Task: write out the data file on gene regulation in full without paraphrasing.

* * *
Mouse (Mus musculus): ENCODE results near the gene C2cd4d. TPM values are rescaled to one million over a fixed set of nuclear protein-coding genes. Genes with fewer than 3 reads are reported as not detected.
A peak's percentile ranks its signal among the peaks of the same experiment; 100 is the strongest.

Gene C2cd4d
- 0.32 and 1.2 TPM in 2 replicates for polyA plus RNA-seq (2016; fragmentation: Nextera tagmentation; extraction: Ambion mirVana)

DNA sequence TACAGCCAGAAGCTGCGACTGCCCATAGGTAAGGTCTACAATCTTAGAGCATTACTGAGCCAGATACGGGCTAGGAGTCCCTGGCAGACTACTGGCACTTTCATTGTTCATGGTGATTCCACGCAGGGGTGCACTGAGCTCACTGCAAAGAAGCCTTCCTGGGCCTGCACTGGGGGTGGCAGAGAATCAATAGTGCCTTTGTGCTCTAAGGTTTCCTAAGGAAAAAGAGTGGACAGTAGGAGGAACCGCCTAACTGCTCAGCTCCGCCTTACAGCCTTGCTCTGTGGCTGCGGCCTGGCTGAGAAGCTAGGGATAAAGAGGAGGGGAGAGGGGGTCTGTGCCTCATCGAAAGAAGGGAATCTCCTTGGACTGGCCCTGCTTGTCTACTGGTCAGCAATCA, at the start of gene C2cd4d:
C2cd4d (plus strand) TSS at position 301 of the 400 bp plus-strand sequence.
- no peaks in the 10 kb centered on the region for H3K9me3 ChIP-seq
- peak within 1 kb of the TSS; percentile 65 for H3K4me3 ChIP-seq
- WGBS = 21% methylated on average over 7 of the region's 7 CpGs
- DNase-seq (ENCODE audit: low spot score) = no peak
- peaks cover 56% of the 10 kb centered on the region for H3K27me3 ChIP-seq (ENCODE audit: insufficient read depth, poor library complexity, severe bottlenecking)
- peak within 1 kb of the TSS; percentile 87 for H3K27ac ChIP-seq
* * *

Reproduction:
Mouse (Mus musculus): ENCODE results near the gene C2cd4d. TPM values are rescaled to one million over a fixed set of nuclear protein-coding genes. Genes with fewer than 3 reads are reported as not detected.
A peak's percentile ranks its signal among the peaks of the same experiment; 100 is the strongest.

Gene C2cd4d
- 0.32 and 1.2 TPM in 2 replicates for polyA plus RNA-seq (2016; fragmentation: Nextera tagmentation; extraction: Ambion mirVana)

DNA sequence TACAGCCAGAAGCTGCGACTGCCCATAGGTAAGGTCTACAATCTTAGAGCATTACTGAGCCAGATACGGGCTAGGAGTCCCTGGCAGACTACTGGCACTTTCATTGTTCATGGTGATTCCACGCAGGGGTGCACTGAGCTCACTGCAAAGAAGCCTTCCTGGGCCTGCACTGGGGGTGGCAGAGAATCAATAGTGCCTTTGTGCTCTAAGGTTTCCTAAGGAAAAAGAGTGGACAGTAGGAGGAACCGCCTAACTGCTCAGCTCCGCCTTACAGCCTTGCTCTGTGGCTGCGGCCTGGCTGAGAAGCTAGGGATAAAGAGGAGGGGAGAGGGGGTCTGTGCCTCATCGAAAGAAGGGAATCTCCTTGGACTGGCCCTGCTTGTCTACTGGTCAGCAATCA, at the start of gene C2cd4d:
C2cd4d (plus strand) TSS at position 301 of the 400 bp plus-strand sequence.
- no peaks in the 10 kb centered on the region for H3K9me3 ChIP-seq
- peak within 1 kb of the TSS; percentile 65 for H3K4me3 ChIP-seq
- WGBS = 21% methylated on average over 7 of the region's 7 CpGs
- DNase-seq (ENCODE audit: low spot score) = no peak
- peaks cover 56% of the 10 kb centered on the region for H3K27me3 ChIP-seq (ENCODE audit: insufficient read depth, poor library complexity, severe bottlenecking)
- peak within 1 kb of the TSS; percentile 87 for H3K27ac ChIP-seq